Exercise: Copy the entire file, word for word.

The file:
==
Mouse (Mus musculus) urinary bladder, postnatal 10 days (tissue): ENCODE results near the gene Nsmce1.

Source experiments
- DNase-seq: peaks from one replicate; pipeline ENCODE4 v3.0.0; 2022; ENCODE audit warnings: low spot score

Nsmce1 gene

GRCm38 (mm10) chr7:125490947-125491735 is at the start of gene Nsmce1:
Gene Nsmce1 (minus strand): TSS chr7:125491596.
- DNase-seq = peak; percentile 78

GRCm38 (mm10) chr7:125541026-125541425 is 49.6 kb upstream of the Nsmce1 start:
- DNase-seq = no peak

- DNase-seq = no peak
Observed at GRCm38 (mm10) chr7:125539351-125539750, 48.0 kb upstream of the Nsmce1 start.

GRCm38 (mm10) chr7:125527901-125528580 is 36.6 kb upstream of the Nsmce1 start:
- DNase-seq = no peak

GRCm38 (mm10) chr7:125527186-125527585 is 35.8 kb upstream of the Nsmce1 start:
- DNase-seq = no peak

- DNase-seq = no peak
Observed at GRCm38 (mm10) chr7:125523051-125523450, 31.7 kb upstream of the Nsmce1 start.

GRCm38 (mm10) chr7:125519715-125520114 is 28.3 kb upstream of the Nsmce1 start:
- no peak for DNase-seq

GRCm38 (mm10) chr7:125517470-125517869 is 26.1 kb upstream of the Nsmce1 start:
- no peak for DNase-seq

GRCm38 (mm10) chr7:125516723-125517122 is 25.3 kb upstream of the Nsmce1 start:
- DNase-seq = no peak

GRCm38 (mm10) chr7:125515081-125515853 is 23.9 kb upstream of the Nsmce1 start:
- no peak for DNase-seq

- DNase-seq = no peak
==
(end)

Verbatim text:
Mouse (Mus musculus) urinary bladder, postnatal 10 days (tissue): ENCODE results near the gene Nsmce1.

Source experiments
- DNase-seq: peaks from one replicate; pipeline ENCODE4 v3.0.0; 2022; ENCODE audit warnings: low spot score

Nsmce1 gene

GRCm38 (mm10) chr7:125490947-125491735 is at the start of gene Nsmce1:
Gene Nsmce1 (minus strand): TSS chr7:125491596.
- DNase-seq = peak; percentile 78

GRCm38 (mm10) chr7:125541026-125541425 is 49.6 kb upstream of the Nsmce1 start:
- DNase-seq = no peak

- DNase-seq = no peak
Observed at GRCm38 (mm10) chr7:125539351-125539750, 48.0 kb upstream of the Nsmce1 start.

GRCm38 (mm10) chr7:125527901-125528580 is 36.6 kb upstream of the Nsmce1 start:
- DNase-seq = no peak

GRCm38 (mm10) chr7:125527186-125527585 is 35.8 kb upstream of the Nsmce1 start:
- DNase-seq = no peak

- DNase-seq = no peak
Observed at GRCm38 (mm10) chr7:125523051-125523450, 31.7 kb upstream of the Nsmce1 start.

GRCm38 (mm10) chr7:125519715-125520114 is 28.3 kb upstream of the Nsmce1 start:
- no peak for DNase-seq

GRCm38 (mm10) chr7:125517470-125517869 is 26.1 kb upstream of the Nsmce1 start:
- no peak for DNase-seq

GRCm38 (mm10) chr7:125516723-125517122 is 25.3 kb upstream of the Nsmce1 start:
- DNase-seq = no peak

GRCm38 (mm10) chr7:125515081-125515853 is 23.9 kb upstream of the Nsmce1 start:
- no peak for DNase-seq

- DNase-seq = no peak